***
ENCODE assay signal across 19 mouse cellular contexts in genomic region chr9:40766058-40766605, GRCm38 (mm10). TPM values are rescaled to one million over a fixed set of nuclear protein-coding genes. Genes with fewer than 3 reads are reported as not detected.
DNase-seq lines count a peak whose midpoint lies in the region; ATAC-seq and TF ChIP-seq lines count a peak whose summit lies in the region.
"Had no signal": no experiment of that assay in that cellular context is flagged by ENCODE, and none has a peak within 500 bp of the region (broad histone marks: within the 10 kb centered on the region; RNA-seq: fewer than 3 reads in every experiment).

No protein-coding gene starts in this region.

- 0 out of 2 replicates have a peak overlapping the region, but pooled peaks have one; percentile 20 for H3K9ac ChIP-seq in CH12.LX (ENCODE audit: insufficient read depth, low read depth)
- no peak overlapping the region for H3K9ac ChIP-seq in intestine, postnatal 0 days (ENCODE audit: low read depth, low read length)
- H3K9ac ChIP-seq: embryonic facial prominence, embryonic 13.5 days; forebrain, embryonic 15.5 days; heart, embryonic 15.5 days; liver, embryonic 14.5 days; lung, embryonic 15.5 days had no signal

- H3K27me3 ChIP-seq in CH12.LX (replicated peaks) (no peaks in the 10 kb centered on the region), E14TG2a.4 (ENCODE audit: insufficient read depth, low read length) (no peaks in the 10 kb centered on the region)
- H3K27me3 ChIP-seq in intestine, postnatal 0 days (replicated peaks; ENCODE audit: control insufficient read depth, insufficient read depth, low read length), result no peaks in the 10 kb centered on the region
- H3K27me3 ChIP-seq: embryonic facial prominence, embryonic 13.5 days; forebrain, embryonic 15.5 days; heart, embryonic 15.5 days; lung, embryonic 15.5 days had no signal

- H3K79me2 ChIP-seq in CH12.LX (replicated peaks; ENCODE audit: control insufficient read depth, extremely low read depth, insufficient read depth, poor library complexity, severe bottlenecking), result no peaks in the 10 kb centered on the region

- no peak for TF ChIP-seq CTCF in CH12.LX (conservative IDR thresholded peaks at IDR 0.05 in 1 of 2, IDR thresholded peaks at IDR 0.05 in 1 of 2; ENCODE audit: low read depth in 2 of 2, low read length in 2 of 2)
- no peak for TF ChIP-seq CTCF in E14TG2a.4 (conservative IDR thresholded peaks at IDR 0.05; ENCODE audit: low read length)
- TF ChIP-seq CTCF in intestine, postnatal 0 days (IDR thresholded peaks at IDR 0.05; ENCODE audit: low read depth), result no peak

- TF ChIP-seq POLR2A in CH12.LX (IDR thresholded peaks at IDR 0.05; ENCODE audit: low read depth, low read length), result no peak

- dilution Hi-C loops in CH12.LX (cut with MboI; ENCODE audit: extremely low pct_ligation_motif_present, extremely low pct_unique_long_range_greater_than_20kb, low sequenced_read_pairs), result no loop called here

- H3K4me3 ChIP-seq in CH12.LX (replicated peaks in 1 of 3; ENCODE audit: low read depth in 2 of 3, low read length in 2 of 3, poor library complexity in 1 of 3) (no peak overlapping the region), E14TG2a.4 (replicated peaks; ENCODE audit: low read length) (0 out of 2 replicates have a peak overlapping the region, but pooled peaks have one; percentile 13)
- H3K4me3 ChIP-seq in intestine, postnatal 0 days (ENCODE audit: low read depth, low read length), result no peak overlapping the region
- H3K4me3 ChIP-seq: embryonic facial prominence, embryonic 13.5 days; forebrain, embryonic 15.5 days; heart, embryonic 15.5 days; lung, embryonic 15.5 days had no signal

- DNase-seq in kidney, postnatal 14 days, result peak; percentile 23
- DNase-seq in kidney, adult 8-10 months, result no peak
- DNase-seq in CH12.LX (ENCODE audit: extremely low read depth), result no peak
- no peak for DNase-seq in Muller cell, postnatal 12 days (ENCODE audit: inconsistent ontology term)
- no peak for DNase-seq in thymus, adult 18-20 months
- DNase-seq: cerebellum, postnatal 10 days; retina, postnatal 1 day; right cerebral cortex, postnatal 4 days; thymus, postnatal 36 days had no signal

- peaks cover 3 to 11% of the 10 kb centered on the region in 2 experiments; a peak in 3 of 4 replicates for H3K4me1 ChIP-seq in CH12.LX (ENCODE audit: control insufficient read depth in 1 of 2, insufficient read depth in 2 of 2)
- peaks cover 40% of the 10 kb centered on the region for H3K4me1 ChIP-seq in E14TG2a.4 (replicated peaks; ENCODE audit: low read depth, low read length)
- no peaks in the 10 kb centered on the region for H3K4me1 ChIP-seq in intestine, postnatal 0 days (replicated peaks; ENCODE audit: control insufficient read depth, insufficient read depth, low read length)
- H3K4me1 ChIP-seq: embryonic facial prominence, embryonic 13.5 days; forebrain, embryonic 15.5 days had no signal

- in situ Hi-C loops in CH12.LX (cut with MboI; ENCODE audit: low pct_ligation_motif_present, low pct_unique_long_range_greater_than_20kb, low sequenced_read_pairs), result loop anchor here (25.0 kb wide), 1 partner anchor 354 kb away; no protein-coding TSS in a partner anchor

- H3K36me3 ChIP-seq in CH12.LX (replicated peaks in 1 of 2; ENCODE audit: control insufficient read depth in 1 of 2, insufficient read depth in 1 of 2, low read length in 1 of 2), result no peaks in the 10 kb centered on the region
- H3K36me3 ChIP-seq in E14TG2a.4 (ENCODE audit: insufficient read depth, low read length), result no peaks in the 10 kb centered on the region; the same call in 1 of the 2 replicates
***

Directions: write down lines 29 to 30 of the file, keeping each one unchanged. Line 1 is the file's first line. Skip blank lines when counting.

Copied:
- H3K4me1 ChIP-seq: embryonic facial prominence, embryonic 13.5 days; forebrain, embryonic 15.5 days had no signal

- in situ Hi-C loops in CH12.LX (cut with MboI; ENCODE audit: low pct_ligation_motif_present, low pct_unique_long_range_greater_than_20kb, low sequenced_read_pairs), result loop anchor here (25.0 kb wide), 1 partner anchor 354 kb away; no protein-coding TSS in a partner anchor